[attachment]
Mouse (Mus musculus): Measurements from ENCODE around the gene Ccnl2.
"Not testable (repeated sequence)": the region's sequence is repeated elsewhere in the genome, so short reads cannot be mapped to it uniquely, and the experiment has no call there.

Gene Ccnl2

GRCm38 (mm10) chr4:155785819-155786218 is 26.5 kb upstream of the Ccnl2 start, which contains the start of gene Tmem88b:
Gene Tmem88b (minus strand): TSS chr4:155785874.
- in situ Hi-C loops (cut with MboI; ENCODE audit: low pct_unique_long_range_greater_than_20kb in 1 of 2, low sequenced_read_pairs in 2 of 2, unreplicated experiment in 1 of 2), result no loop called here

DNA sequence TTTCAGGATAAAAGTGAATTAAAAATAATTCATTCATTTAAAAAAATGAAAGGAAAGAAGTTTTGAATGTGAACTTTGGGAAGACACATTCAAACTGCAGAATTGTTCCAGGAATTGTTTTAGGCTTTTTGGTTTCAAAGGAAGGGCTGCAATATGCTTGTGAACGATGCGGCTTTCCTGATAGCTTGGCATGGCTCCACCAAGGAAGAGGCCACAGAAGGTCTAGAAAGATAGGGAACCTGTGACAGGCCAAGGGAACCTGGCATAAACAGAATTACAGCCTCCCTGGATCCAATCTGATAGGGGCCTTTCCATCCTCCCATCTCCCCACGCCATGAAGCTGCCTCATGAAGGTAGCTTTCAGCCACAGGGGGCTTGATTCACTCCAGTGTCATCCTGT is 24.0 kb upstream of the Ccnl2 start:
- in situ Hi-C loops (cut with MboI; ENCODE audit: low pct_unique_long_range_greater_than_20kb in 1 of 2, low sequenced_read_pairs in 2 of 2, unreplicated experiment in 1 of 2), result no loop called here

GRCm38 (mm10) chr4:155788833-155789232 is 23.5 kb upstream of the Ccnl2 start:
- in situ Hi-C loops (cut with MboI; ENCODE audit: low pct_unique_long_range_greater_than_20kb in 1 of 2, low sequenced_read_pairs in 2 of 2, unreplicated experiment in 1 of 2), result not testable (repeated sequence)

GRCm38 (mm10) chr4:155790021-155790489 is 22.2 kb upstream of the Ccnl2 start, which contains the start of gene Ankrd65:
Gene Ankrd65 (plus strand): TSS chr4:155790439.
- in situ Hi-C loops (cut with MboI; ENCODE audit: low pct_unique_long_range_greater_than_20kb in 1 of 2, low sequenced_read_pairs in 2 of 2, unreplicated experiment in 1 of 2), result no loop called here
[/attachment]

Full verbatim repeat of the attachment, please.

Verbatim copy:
Mouse (Mus musculus): Measurements from ENCODE around the gene Ccnl2.
"Not testable (repeated sequence)": the region's sequence is repeated elsewhere in the genome, so short reads cannot be mapped to it uniquely, and the experiment has no call there.

Gene Ccnl2

GRCm38 (mm10) chr4:155785819-155786218 is 26.5 kb upstream of the Ccnl2 start, which contains the start of gene Tmem88b:
Gene Tmem88b (minus strand): TSS chr4:155785874.
- in situ Hi-C loops (cut with MboI; ENCODE audit: low pct_unique_long_range_greater_than_20kb in 1 of 2, low sequenced_read_pairs in 2 of 2, unreplicated experiment in 1 of 2), result no loop called here

DNA sequence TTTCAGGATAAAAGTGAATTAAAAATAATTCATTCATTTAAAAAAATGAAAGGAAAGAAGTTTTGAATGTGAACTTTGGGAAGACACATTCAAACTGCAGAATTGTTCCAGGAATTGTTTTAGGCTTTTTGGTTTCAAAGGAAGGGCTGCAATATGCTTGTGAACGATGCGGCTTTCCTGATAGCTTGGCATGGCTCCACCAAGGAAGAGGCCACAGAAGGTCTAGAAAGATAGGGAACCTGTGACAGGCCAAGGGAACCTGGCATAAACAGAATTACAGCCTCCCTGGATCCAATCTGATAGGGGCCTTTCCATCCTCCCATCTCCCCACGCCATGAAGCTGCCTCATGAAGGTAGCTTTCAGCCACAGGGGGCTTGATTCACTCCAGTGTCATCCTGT is 24.0 kb upstream of the Ccnl2 start:
- in situ Hi-C loops (cut with MboI; ENCODE audit: low pct_unique_long_range_greater_than_20kb in 1 of 2, low sequenced_read_pairs in 2 of 2, unreplicated experiment in 1 of 2), result no loop called here

GRCm38 (mm10) chr4:155788833-155789232 is 23.5 kb upstream of the Ccnl2 start:
- in situ Hi-C loops (cut with MboI; ENCODE audit: low pct_unique_long_range_greater_than_20kb in 1 of 2, low sequenced_read_pairs in 2 of 2, unreplicated experiment in 1 of 2), result not testable (repeated sequence)

GRCm38 (mm10) chr4:155790021-155790489 is 22.2 kb upstream of the Ccnl2 start, which contains the start of gene Ankrd65:
Gene Ankrd65 (plus strand): TSS chr4:155790439.
- in situ Hi-C loops (cut with MboI; ENCODE audit: low pct_unique_long_range_greater_than_20kb in 1 of 2, low sequenced_read_pairs in 2 of 2, unreplicated experiment in 1 of 2), result no loop called here